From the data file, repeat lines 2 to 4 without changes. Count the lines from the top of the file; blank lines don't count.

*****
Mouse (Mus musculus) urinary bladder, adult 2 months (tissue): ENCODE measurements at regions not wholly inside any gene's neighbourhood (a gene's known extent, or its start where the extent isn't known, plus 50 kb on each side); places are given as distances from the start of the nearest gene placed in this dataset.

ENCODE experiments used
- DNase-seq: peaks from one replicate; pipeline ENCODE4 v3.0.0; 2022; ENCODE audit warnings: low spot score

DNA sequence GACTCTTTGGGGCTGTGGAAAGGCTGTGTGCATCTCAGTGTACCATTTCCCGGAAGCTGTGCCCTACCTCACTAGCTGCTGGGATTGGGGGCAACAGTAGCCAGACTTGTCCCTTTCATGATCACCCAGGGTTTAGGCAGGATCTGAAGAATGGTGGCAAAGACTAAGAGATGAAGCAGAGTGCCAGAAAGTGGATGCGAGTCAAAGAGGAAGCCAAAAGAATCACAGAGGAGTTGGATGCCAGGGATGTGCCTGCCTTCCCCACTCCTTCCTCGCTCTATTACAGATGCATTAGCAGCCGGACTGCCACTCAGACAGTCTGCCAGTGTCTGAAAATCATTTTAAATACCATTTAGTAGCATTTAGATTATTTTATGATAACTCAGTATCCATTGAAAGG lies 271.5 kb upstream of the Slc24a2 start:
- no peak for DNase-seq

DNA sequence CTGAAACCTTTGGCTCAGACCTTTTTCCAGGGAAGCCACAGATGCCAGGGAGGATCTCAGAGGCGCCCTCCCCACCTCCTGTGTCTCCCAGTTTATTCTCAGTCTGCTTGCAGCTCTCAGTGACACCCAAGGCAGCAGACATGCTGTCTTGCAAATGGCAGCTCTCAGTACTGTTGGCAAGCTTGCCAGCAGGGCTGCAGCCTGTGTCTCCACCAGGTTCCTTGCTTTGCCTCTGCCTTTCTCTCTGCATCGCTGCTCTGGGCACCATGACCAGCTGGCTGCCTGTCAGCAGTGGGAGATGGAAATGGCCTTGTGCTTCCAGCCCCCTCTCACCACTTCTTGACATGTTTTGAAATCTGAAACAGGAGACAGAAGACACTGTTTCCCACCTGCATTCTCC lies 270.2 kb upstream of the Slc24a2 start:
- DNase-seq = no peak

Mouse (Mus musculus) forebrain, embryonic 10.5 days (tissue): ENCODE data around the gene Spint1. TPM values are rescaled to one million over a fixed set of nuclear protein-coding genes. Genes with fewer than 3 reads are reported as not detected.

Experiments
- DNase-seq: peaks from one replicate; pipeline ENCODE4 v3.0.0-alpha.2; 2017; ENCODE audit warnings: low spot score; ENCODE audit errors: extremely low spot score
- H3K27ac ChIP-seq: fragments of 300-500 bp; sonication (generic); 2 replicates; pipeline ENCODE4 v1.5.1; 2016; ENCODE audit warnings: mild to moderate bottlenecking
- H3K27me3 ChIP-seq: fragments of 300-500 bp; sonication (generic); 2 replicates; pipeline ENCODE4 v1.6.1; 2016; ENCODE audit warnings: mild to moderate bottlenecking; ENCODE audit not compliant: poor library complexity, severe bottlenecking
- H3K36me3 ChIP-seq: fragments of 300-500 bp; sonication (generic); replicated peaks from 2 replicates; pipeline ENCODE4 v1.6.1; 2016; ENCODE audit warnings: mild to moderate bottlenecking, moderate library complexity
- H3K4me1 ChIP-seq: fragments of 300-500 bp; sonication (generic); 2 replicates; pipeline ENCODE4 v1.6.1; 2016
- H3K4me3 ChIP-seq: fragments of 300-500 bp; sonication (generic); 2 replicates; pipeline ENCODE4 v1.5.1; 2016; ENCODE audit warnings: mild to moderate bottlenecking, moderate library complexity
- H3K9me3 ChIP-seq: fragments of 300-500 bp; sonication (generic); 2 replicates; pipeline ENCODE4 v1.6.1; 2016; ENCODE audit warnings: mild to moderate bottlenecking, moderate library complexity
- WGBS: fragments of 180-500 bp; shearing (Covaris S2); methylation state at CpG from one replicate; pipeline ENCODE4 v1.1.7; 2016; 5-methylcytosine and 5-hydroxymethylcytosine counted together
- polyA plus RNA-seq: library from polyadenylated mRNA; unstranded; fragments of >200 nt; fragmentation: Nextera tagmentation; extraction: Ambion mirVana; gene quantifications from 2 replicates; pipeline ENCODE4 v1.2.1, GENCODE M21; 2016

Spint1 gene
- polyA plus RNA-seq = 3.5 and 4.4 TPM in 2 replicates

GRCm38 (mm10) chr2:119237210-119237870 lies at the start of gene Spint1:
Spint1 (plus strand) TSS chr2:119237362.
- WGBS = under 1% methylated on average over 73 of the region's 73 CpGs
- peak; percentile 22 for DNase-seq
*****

ENCODE experiments used
- DNase-seq: peaks from one replicate; pipeline ENCODE4 v3.0.0; 2022; ENCODE audit warnings: low spot score

DNA sequence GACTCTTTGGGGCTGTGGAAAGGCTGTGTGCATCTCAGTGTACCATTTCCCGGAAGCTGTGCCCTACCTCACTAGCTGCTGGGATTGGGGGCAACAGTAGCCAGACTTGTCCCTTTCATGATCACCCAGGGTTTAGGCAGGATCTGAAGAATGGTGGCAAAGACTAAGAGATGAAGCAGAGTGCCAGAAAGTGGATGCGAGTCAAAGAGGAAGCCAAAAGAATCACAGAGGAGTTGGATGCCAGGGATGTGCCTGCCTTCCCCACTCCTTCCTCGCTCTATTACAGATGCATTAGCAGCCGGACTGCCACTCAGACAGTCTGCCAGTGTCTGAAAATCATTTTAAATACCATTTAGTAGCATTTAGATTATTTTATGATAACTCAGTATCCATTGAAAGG lies 271.5 kb upstream of the Slc24a2 start: